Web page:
Imagine: you have just received a request to assess the mental health needs of the survivors of a large-scale disaster. What are your major challenges: Logistics? Resources? Communication? Getting an overview of who is in the area, who has been assessed, and who still needs to be? And if needs are identified, getting the appropriate services in place?
Probably all of the above. In addition, it may be dangerous to enter the disaster area altogether, for example due to radiation risk.
Therefore, wouldn’t it help if you could conduct needs assessments via social networks like Facebook? If these give the same information as face-to-face interviews that you would conduct otherwise, it would be worthwhile as a low-cost-low-risk approach.
A research team from Israel set out to test whether a Facebook sample and a traditional face-to-face sample would show differences in mental health and disaster-related data after the 2011 Fukushima nuclear disaster.
They had 2 samples of Japanese survivors:
- a convenience sample of 133 people (66% women, mean distance to Fukushima 271 km)
- a Facebook-recruited sample of 40 people (38% women, mean distance to Fukushima 248km).
Participants in both groups completed self-report questionnaires on posttraumatic stress, disaster-related thoughts, life satisfaction, health, social support, and meaningfulness of life. Some of these were measured with a single question. Data collection with the convenience sample was at least partly via interview, but the extent of this is not exactly described (also, who conducted these interviews? Did the interviewers run a health risk after all?).
Main result: there were differences. The Facebook sample reported higher perceived social support, higher life satisfaction, higher self-rated health, and lower posttraumatic stress levels than the face-to-face sample. The size of the effects varied from small (for posttraumatic stress, health) to medium (for social support) to large (for life satisfaction).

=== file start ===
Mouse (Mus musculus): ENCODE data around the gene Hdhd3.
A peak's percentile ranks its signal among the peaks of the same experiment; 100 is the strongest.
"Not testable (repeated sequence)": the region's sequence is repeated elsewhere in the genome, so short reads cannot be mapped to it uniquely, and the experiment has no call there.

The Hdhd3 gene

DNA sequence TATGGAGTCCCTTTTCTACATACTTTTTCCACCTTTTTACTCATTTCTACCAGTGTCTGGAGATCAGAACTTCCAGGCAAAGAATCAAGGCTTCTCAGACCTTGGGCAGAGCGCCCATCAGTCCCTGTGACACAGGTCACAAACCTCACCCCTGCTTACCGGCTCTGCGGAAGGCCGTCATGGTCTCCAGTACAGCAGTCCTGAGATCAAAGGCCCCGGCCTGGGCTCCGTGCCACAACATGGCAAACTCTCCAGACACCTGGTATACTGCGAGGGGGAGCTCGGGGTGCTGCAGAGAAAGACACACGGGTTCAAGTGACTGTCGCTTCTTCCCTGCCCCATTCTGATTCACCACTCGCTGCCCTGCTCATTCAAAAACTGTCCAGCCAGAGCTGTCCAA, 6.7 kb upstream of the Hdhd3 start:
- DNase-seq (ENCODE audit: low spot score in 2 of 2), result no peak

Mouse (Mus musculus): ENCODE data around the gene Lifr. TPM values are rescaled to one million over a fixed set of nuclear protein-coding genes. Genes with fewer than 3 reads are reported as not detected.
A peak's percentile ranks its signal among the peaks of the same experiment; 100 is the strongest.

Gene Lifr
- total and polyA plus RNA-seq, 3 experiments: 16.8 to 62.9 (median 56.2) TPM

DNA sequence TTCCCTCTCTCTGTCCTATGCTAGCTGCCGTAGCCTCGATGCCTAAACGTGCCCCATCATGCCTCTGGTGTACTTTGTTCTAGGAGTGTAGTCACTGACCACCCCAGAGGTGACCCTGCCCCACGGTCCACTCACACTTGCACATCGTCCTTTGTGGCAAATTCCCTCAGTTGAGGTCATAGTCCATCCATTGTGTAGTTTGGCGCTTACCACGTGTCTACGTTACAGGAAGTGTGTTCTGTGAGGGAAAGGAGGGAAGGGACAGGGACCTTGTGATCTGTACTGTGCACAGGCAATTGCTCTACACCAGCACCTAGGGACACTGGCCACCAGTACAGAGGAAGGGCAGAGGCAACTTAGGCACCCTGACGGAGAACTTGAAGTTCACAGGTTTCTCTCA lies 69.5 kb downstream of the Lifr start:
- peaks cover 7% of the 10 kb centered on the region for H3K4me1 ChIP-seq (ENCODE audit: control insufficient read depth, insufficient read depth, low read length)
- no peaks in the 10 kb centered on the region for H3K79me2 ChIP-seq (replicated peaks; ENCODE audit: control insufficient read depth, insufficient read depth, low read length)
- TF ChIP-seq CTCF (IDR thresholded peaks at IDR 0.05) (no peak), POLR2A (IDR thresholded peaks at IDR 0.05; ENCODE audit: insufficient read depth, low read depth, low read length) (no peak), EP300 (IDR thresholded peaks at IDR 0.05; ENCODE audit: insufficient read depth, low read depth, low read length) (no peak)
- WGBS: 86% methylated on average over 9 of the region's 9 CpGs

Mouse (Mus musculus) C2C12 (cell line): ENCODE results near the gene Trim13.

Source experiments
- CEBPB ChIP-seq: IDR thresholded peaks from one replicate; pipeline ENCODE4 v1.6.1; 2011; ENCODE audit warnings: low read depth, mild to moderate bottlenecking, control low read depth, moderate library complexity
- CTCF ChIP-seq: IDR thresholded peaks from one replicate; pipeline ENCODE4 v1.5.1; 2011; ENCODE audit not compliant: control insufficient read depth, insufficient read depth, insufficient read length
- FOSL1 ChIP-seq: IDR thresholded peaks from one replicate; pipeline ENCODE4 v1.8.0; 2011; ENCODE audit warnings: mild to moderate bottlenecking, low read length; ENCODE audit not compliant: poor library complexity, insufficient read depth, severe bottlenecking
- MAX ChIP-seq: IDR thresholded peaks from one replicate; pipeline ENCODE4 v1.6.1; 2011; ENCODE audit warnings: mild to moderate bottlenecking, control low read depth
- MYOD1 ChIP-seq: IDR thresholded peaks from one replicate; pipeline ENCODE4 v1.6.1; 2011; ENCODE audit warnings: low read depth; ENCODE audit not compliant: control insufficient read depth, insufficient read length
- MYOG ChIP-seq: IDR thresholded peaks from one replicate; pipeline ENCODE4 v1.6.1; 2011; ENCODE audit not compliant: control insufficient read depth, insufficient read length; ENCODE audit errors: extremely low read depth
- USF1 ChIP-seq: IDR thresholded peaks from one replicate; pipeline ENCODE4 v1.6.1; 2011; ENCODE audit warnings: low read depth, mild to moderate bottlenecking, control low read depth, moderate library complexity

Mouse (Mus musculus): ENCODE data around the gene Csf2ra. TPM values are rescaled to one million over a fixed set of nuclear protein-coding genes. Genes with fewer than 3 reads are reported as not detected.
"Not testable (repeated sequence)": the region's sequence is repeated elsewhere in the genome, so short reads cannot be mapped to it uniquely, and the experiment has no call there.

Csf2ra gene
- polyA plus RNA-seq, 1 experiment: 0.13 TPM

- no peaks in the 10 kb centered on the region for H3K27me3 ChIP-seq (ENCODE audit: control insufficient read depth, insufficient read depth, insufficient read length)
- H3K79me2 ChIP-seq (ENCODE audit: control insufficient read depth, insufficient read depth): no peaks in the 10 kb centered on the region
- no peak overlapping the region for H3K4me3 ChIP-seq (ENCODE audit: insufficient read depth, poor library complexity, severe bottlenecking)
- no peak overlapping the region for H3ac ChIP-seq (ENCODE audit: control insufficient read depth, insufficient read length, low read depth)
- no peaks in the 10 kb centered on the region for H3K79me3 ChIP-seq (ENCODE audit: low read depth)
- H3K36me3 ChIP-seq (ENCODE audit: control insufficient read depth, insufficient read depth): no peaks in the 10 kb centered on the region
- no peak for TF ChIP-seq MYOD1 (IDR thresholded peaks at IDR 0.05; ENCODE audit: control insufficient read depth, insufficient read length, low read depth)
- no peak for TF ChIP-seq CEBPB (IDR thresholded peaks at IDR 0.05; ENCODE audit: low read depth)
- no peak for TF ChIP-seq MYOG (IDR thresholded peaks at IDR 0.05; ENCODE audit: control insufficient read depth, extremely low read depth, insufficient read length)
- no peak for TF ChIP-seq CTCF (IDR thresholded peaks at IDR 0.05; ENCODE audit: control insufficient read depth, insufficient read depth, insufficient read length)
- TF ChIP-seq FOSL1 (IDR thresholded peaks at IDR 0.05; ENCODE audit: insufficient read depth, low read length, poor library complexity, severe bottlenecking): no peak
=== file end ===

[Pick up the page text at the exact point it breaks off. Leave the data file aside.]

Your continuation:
My first thought was “The difference in stress levels is because there were many more females in the convenience sample, and they tend to have higher levels of PTSD.” However, the researchers have taken gender differences into account in their analyses.
The authors conclude that data collection via Facebook may lead to an underestimation of mental health symptoms. However, in my view (and the authors describe this partially as well), it is too early to come to conclusions. For example, the article doesn’t describe how the two groups were recruited. Maybe the Facebook sample was actively recruited while the convenience sample were people who somehow presented with a request for support? The two groups may have differed in various ways not accounted for.
It is possible that the Facebook sample truly had a lower level of stress responses (e.g. because of their higher levels of support). To test this, one could take a larger group of Facebook users and randomly assign them to face-to-face or via-Facebook data collection. If they do not differ in outcomes, then it may well be that we can approach Facebook users via Facebook and find other ways for approaching non-Facebook users.
Ben-Ezra M, Palgi Y, Aviel O, Dubiner Y, Evelyn Baruch, Soffer Y, & Shrira A (2013). Face it: Collecting mental health and disaster related data using Facebook vs. personal interview: The case of the 2011 Fukushima nuclear disaster. Psychiatry research, 208, 91-3 PMID: 23200780
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